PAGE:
County Begins Shared Service Plan Initiative

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County Executive MaryEllen Odell at last weeks meeting

At the behest of New York Governor Andrew Cuomo, Putnam County government and town and village governments are reviewing ways it can streamline services and potentially save taxpayer money.

Last Thursday, County Executive MaryEllen Odell convened a meeting with elected officials from every municipality, school district officials, county department heads and union representatives to discuss streamlining services. Cuomo included the countywide shared service initiative in the state budget that requires officials to develop a plan to get rid of duplicative services and coordinate services to enhance purchasing power.

Odell said the panel would meet about potential shared services with the hope of implementing actions that could reduce property taxes. She noted the county and towns have already shared several services in past years that saved money and put the Commission for Fiscal Vision and Accountability back to work in 2014 to brainstorm more service sharing ideas.

Because schools districts carry such a high percentage of the property tax bill for owners, Odell said school systems need to be part of conversation. She said the Commission for Fiscal Vision and Accountability looked at having one school superintendent oversee the every school system within Putnam’s borders.

“The real money is in the school districts,” Odell said, citing the schools have to deal with many unfunded mandates.

One aspect Odell elaborated on was video conferencing with court appearances for defendants responding to a lowly criminal offense. By having jailed defendants appear electronically, it could save the county money (vehicle usage, personnel use) and enhance public safety, Odell said. The state Legislature needs to pass a law that would make it a stronger possibility, she added. It’s been done on a limited basis in Putnam, Odell added.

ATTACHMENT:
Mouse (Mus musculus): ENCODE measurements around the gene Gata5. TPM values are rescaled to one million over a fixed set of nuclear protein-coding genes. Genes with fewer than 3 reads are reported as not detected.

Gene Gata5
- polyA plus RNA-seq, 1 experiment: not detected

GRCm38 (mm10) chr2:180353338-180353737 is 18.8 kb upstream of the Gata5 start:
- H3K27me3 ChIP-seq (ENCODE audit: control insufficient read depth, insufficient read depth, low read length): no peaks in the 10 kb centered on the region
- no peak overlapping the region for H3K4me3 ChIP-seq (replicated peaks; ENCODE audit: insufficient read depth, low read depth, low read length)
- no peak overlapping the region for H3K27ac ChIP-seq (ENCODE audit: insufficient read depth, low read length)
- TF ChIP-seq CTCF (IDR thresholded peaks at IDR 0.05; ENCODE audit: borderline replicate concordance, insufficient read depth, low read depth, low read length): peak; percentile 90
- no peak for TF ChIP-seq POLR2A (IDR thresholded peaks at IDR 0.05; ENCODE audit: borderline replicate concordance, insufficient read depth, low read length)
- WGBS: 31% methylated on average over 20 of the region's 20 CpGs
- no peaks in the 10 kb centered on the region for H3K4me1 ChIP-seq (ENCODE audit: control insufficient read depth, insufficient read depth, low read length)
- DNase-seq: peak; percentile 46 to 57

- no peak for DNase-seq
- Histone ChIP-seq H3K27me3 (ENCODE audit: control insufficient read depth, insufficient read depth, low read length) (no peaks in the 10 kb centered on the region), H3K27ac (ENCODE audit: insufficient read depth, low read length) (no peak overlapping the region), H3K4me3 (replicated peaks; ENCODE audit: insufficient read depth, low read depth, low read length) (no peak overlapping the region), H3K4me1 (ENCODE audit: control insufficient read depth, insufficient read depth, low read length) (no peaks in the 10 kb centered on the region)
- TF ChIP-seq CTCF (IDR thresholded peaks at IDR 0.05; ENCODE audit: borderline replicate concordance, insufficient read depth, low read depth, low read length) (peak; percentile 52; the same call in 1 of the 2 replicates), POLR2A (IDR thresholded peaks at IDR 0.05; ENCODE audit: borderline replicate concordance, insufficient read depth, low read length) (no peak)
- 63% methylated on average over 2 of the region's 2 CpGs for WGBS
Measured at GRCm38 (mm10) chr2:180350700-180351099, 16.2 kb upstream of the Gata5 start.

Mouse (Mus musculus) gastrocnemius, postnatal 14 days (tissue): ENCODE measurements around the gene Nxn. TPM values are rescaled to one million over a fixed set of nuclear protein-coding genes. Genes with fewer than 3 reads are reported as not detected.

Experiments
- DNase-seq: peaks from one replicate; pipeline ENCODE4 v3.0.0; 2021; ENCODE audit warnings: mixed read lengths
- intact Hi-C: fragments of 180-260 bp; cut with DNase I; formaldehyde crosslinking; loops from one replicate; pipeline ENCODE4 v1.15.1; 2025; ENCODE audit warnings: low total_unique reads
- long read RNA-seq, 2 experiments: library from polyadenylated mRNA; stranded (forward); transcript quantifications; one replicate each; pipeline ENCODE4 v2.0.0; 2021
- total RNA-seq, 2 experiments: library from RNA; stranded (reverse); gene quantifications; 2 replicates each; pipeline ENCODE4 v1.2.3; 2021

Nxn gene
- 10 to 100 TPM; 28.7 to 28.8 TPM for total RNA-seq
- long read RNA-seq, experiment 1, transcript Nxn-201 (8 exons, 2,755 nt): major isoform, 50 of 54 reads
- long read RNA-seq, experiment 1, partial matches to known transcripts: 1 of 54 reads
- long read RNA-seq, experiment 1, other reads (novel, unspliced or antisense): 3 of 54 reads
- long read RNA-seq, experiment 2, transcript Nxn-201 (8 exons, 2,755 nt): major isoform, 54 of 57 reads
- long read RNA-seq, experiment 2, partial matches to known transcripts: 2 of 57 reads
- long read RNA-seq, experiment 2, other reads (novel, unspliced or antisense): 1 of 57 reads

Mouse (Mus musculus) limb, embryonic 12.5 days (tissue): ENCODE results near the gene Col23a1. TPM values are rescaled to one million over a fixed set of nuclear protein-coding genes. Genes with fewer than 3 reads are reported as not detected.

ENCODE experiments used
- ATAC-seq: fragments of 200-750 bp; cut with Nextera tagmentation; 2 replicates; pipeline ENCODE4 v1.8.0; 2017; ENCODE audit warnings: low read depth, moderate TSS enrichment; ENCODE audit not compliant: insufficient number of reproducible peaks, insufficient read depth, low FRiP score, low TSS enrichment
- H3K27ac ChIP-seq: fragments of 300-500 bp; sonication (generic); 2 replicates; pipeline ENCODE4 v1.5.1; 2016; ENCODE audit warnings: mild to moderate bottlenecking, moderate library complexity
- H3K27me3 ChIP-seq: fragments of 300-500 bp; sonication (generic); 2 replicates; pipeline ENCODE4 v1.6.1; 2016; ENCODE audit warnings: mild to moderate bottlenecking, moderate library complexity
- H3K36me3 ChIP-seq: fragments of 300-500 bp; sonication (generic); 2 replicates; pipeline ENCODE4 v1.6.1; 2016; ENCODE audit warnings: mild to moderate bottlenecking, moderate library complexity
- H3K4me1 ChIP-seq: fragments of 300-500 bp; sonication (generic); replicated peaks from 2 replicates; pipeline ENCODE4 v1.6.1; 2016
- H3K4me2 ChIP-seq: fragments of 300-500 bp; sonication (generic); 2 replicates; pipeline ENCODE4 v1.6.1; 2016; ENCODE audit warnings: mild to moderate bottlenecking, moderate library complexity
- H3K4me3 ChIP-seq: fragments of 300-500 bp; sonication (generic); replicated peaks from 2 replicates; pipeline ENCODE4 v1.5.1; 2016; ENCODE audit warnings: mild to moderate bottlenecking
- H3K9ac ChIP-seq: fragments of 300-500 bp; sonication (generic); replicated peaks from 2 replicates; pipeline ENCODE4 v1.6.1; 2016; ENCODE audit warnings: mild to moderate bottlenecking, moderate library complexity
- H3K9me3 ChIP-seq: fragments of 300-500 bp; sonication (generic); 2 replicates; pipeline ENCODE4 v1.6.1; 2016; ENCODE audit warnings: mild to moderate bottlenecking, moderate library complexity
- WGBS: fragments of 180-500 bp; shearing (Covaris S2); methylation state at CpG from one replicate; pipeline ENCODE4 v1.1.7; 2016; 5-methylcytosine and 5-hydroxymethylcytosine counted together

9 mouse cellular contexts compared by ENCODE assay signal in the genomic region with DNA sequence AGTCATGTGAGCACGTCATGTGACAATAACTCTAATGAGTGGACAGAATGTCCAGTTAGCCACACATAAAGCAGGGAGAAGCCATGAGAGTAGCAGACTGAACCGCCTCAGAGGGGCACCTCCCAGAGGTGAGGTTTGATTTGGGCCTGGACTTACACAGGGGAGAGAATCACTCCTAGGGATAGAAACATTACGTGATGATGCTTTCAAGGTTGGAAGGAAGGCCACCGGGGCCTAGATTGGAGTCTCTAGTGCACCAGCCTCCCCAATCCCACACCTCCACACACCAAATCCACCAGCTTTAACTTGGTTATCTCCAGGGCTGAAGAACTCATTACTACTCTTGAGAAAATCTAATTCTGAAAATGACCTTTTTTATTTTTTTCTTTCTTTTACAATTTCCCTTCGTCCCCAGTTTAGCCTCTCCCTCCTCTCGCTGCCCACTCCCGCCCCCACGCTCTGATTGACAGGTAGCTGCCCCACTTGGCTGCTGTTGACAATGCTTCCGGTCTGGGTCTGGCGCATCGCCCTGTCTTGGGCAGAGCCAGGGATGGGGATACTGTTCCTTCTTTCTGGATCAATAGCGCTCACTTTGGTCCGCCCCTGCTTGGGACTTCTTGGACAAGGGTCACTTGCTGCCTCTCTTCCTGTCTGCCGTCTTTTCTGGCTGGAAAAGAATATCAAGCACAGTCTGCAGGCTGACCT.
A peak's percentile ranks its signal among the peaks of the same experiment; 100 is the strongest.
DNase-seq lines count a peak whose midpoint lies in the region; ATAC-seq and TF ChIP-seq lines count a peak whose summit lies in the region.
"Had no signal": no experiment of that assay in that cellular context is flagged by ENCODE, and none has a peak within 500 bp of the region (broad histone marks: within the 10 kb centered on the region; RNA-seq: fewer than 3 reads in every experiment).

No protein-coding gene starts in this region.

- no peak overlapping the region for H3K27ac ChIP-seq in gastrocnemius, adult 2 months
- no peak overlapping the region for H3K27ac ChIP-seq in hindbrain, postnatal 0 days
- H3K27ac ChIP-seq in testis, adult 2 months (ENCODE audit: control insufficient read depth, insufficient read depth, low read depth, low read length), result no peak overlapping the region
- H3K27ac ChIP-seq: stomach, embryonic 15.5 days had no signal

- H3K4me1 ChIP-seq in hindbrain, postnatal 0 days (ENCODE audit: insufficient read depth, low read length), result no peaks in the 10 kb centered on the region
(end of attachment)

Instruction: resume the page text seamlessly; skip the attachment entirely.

Odell said defendants appearing over video is not denying anyone their civil rights and some defendants would prefer to not appear in person in front of the public.

“We’re shovel ready for electronic court appearances,” Odell noted.

The initial shared service plan needs to be developed and submitted by the county Legislature by Aug 1. Then the plan needs to finalize before Sep. 15 and then have public hearings held. The panel will vote on the plan and if approved, it would go up to New York State. If the panel doesn’t vote on anything or votes against it, Odell will need to give residents the proposals that were put forth and the vote of each panel member and the reason for their vote.

Sheriff Don Smith said during the meeting law enforcement has worked together, including a joint tactical team and having the sheriff’s office pick up a sector in the Town of Carmel, working with their local department.

He said video conferencing would not violate the rights of any defendants’ rights and has been tested by the county in the past.

State Senator Terrence Murphy said there is “absolutely no penalty” if municipalities don’t implement any shared services. He said the localities and the county have already been putting in place shared services and encouraged local officials to send the state what their town or village has done prior to Cuomo’s push.

“Show him that you’ve already been saving money,” Murphy said. “Which in turn could get you money dollar-for-dollar back.”

During the question and answer portion of the meeting, several town and school officials spoke, offering their willingness to go forward with a plan. Union officials also said they were ready to discuss cost savings.

Southeast Councilwoman Lynne Eckardt asked how much the electronic conferencing would save, with Odell responding an estimate between $100,000-$200,000 each year. Eckardt then asked if the county would ever explore the elimination of county or town government, referring to the board of supervisors before the 1980s.

“Are we ever going to look at a bigger picture?” Eckardt asked.

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